Entity

Time filter

Source Type


Jacobsen M.W.,University of Aarhus | Pujolar J.M.,University of Aarhus | Gilbert M.T.P.,Copenhagen University | Moreno-Mayar J.V.,Copenhagen University | And 5 more authors.
Heredity | Year: 2014

Processes leading to speciation in oceanic environments without obvious physical barriers remain poorly known. European and American eel (Anguilla anguilla and A. rostrata) spawn in partial sympatry in the Sargasso Sea. Larvae are advected by the Gulf Stream and other currents towards the European/North African and North American coasts, respectively. We analyzed 104 mitogenomes from the two species along with mitogenomes of other Anguilla and outgroup species. We estimated divergence time between the two species to identify major events involved in speciation. We also considered two previously stated hypotheses: one where the ancestral species was present in only one continent but was advected across the Atlantic by ocean current changes and another where population declines during Pleistocene glaciations led to increasing vicariance, facilitating speciation. Divergence time was estimated to ∼3.38 Mya, coinciding with the closure of the Panama Gateway that led to reinforcement of the Gulf Stream. This could have advected larvae towards European/North African coasts, in which case American eel would be expected to be the ancestral species. This scenario could, however, not be unequivocally confirmed by analyses of dN/dS, nucleotide diversity and effective population size estimates. Extended bayesian skyline plots showed fluctuations of effective population sizes and declines during glaciations, and thus also lending support to the importance of vicariance during speciation. There was evidence for positive selection at the ATP6 and possibly ND5 genes, indicating a role in speciation. The findings suggest an important role of ocean current changes in speciation of marine organisms.Heredity advance online publication, 28 May 2014; doi:10.1038/hdy.2014.44. Source


Jacobsen M.W.,University of Aarhus | Pujolar J.M.,University of Aarhus | Bernatchez L.,Institute Of Biologie Integrative Et Des Systemes Ibis | Munch K.,University of Aarhus | And 3 more authors.
Molecular Ecology | Year: 2014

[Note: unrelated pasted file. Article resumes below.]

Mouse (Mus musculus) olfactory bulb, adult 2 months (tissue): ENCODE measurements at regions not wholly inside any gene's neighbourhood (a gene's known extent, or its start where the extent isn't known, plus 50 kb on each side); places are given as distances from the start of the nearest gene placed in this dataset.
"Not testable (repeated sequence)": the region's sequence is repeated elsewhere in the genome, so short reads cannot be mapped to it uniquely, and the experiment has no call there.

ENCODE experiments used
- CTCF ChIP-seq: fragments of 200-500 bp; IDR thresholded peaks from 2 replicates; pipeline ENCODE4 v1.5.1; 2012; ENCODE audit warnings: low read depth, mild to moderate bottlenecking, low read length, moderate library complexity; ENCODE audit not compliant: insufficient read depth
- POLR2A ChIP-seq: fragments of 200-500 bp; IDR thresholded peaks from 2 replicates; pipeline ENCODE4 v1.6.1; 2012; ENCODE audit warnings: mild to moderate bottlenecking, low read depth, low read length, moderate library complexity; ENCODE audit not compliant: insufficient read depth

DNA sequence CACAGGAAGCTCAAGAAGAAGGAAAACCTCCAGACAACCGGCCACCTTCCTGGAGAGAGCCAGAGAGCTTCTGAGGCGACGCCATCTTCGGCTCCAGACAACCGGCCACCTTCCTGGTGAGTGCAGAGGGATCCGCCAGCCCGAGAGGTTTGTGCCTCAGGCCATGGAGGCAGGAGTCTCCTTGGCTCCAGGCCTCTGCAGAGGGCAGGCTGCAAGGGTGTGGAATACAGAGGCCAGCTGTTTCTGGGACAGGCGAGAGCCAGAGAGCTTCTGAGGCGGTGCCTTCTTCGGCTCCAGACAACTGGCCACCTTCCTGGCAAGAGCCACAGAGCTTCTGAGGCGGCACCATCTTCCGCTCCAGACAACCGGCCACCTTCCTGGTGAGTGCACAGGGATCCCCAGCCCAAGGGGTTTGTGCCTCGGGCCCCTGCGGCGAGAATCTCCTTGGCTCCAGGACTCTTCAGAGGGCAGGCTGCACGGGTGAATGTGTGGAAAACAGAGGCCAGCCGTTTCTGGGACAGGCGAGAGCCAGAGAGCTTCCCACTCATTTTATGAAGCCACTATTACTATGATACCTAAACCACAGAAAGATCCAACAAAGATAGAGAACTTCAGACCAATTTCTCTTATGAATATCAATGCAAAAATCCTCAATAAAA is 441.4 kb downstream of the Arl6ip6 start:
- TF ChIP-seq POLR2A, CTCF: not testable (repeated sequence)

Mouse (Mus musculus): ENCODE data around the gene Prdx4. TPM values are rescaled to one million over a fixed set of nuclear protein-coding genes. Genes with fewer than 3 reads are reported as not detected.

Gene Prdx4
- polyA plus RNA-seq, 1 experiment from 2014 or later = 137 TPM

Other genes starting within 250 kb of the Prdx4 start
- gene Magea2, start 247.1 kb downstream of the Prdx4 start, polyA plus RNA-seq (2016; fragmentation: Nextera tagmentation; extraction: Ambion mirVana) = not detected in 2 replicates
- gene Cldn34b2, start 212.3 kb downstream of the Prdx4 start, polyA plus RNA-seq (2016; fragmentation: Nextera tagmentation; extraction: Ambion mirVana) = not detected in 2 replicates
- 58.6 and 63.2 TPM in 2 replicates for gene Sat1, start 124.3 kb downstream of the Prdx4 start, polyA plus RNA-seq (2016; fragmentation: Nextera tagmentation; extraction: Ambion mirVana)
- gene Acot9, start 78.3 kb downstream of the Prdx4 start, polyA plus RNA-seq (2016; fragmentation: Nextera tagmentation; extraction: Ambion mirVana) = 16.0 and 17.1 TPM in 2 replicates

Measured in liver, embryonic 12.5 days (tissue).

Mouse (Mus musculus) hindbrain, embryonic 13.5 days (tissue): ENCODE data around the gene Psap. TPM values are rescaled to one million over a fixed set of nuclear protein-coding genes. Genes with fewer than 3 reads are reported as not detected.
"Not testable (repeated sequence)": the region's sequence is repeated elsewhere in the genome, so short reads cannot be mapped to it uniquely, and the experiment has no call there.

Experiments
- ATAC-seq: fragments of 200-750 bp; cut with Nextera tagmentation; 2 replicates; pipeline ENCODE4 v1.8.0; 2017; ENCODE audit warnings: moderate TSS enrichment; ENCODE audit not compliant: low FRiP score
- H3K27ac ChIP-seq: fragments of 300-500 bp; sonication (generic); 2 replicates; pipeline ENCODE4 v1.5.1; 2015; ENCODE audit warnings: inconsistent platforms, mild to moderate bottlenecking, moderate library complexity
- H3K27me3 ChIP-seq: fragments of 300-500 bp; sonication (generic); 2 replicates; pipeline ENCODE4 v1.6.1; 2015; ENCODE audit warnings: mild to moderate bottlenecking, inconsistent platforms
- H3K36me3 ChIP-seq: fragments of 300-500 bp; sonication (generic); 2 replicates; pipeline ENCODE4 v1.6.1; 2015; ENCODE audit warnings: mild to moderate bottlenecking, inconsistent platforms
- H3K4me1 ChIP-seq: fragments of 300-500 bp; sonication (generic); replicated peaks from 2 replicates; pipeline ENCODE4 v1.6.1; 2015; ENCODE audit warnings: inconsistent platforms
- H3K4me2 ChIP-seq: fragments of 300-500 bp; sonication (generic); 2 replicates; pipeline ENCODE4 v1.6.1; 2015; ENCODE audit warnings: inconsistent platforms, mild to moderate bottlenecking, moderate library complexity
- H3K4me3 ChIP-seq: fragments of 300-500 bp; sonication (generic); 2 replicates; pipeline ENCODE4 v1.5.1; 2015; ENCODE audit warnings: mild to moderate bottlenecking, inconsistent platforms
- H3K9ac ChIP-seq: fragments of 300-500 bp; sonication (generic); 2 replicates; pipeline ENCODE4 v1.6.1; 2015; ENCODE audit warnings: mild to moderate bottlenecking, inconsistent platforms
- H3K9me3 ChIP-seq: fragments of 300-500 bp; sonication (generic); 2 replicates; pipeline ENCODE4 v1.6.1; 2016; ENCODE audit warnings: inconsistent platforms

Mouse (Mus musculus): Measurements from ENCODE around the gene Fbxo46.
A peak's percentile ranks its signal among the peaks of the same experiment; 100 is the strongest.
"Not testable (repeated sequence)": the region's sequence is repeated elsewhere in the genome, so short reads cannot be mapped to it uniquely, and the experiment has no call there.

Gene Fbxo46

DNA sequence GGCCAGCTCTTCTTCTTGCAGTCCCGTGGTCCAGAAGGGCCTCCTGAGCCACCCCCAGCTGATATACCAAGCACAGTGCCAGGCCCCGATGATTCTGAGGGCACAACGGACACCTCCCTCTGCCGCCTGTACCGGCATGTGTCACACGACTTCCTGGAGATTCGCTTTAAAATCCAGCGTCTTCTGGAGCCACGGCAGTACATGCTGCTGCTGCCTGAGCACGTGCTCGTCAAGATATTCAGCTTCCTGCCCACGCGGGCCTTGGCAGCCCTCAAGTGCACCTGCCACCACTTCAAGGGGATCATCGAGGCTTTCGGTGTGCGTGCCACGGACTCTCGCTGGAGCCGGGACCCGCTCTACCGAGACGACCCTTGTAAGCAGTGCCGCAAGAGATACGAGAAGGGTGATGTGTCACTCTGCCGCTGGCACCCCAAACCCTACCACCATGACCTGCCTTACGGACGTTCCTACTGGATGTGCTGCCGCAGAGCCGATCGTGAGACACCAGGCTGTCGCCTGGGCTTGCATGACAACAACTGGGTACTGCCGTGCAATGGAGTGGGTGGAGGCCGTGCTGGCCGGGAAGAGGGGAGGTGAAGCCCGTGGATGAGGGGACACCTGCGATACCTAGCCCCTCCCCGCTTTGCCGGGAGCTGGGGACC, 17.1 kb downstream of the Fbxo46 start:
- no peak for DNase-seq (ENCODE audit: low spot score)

The importance of speciation-with-geneflow scenarios is increasingly appreciated. However, the specific processes and the resulting genomic footprints of selection are subject to much discussion. We studied the genomics of speciation between the two panmictic, sympatrically spawning sister species; European (Anguilla anguilla) and American eel (A. Rostrata). Divergence is assumed to have initiated more than 3 Ma, and although low gene flow still occurs, strong postzygotic barriers are present. Restriction-site-associated DNA (RAD) sequencing identified 328 300 SNPs for subsequent analysis. However, despite the presence of 3757 strongly differentiated SNPs (FST > 0.8), sliding window analyses of FST showed no larger genomic regions (i.e. hundreds of thousands to millions of bases) of elevated differentiation. Overall FST was 0.041, and linkage disequilibrium was virtually absent for SNPs separated by more than 1000 bp. We suggest this to reflect a case of genomic hitchhiking, where multiple regions are under directional selection between the species. However, low but biologically significant gene flow and high effective population sizes leading to very low genetic drift preclude accumulation of strong background differentiation. Genes containing candidate SNPs for positive selection showed significant enrichment for gene ontology (GO) terms relating to developmental processes and phosphorylation, which seems consistent with assumptions that differences in larval phase duration and migratory distances underlie speciation. Most SNPs under putative selection were found outside coding regions, lending support to emerging views that noncoding regions may be more functionally important than previously assumed. In total, the results demonstrate the necessity of interpreting genomic footprints of selection in the context of demographic parameters and life-history features of the studied species. © 2014 John Wiley & Sons Ltd. Source


Haas B.,Laval University | Bonifait L.,Laval University | Vaillancourt K.,Laval University | Charette S.J.,Institute Of Biologie Integrative Et Des Systemes Ibis | And 3 more authors.
BMC Research Notes | Year: 2014